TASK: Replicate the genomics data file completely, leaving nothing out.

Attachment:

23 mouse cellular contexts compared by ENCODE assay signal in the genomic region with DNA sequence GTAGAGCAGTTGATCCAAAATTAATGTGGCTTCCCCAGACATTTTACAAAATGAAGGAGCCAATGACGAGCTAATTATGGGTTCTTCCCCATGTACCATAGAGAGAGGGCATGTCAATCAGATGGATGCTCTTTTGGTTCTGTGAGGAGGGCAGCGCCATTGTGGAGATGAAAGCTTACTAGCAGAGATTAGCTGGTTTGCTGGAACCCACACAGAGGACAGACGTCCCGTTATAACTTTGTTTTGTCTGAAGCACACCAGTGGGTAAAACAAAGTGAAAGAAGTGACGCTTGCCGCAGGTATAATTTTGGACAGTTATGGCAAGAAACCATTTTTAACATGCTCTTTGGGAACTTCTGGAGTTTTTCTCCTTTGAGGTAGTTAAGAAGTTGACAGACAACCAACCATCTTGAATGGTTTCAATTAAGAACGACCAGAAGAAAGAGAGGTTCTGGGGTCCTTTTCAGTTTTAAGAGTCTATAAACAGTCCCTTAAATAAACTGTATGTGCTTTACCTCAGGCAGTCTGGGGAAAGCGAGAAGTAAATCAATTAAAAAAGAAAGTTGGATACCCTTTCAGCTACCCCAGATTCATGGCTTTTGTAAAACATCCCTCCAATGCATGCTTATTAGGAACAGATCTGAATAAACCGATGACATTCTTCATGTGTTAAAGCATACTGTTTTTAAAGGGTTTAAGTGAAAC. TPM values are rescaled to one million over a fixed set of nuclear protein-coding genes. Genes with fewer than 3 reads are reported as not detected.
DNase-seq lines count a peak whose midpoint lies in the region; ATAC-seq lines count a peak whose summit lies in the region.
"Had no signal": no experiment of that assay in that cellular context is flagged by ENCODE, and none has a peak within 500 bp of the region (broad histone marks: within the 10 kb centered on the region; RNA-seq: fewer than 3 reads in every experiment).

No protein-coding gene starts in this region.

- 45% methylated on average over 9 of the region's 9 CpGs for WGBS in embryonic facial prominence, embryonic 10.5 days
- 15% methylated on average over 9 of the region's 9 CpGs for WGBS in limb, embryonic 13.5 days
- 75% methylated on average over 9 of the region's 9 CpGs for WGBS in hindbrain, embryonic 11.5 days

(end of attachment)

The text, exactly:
23 mouse cellular contexts compared by ENCODE assay signal in the genomic region with DNA sequence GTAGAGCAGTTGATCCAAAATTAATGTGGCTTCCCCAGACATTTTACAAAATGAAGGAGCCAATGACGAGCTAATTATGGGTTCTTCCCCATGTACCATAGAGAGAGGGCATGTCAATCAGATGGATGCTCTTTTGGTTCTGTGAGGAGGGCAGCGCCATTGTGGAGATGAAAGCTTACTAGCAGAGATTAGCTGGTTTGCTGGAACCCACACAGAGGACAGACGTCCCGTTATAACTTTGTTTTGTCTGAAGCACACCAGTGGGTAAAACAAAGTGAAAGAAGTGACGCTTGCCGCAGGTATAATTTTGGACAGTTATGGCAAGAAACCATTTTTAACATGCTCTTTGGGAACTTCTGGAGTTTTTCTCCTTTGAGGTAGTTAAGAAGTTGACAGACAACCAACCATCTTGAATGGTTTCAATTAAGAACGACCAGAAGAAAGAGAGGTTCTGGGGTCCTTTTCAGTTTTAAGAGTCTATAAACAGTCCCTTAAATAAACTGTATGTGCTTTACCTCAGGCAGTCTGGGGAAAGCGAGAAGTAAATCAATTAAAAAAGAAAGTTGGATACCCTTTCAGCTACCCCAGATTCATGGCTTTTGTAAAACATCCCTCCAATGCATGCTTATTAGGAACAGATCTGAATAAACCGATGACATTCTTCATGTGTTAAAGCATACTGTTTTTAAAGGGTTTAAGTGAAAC. TPM values are rescaled to one million over a fixed set of nuclear protein-coding genes. Genes with fewer than 3 reads are reported as not detected.
DNase-seq lines count a peak whose midpoint lies in the region; ATAC-seq lines count a peak whose summit lies in the region.
"Had no signal": no experiment of that assay in that cellular context is flagged by ENCODE, and none has a peak within 500 bp of the region (broad histone marks: within the 10 kb centered on the region; RNA-seq: fewer than 3 reads in every experiment).

No protein-coding gene starts in this region.

- 45% methylated on average over 9 of the region's 9 CpGs for WGBS in embryonic facial prominence, embryonic 10.5 days
- 15% methylated on average over 9 of the region's 9 CpGs for WGBS in limb, embryonic 13.5 days
- 75% methylated on average over 9 of the region's 9 CpGs for WGBS in hindbrain, embryonic 11.5 days